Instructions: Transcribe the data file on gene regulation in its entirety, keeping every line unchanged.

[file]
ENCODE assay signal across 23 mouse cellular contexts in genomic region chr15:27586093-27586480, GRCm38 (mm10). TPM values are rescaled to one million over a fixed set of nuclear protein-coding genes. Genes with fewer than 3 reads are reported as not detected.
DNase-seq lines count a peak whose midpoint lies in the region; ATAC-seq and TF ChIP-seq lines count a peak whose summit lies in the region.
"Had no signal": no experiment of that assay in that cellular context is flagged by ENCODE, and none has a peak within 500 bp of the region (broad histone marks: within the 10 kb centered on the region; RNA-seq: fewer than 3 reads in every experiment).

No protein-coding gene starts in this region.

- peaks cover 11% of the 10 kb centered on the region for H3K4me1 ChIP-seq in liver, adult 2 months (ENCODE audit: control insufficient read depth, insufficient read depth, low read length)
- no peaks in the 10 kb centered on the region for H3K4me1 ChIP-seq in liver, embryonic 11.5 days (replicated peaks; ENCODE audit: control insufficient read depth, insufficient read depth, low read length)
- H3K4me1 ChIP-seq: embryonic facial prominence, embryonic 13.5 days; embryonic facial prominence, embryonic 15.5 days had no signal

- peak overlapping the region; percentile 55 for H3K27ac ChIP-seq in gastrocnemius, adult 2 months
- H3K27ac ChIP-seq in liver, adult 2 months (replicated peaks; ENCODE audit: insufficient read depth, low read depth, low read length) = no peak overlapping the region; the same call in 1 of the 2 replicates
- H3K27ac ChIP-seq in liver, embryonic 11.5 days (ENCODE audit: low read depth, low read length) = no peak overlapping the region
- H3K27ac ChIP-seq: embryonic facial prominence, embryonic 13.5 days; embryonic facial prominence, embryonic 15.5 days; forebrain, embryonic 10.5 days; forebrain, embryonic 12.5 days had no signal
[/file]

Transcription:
ENCODE assay signal across 23 mouse cellular contexts in genomic region chr15:27586093-27586480, GRCm38 (mm10). TPM values are rescaled to one million over a fixed set of nuclear protein-coding genes. Genes with fewer than 3 reads are reported as not detected.
DNase-seq lines count a peak whose midpoint lies in the region; ATAC-seq and TF ChIP-seq lines count a peak whose summit lies in the region.
"Had no signal": no experiment of that assay in that cellular context is flagged by ENCODE, and none has a peak within 500 bp of the region (broad histone marks: within the 10 kb centered on the region; RNA-seq: fewer than 3 reads in every experiment).

No protein-coding gene starts in this region.

- peaks cover 11% of the 10 kb centered on the region for H3K4me1 ChIP-seq in liver, adult 2 months (ENCODE audit: control insufficient read depth, insufficient read depth, low read length)
- no peaks in the 10 kb centered on the region for H3K4me1 ChIP-seq in liver, embryonic 11.5 days (replicated peaks; ENCODE audit: control insufficient read depth, insufficient read depth, low read length)
- H3K4me1 ChIP-seq: embryonic facial prominence, embryonic 13.5 days; embryonic facial prominence, embryonic 15.5 days had no signal

- peak overlapping the region; percentile 55 for H3K27ac ChIP-seq in gastrocnemius, adult 2 months
- H3K27ac ChIP-seq in liver, adult 2 months (replicated peaks; ENCODE audit: insufficient read depth, low read depth, low read length) = no peak overlapping the region; the same call in 1 of the 2 replicates
- H3K27ac ChIP-seq in liver, embryonic 11.5 days (ENCODE audit: low read depth, low read length) = no peak overlapping the region
- H3K27ac ChIP-seq: embryonic facial prominence, embryonic 13.5 days; embryonic facial prominence, embryonic 15.5 days; forebrain, embryonic 10.5 days; forebrain, embryonic 12.5 days had no signal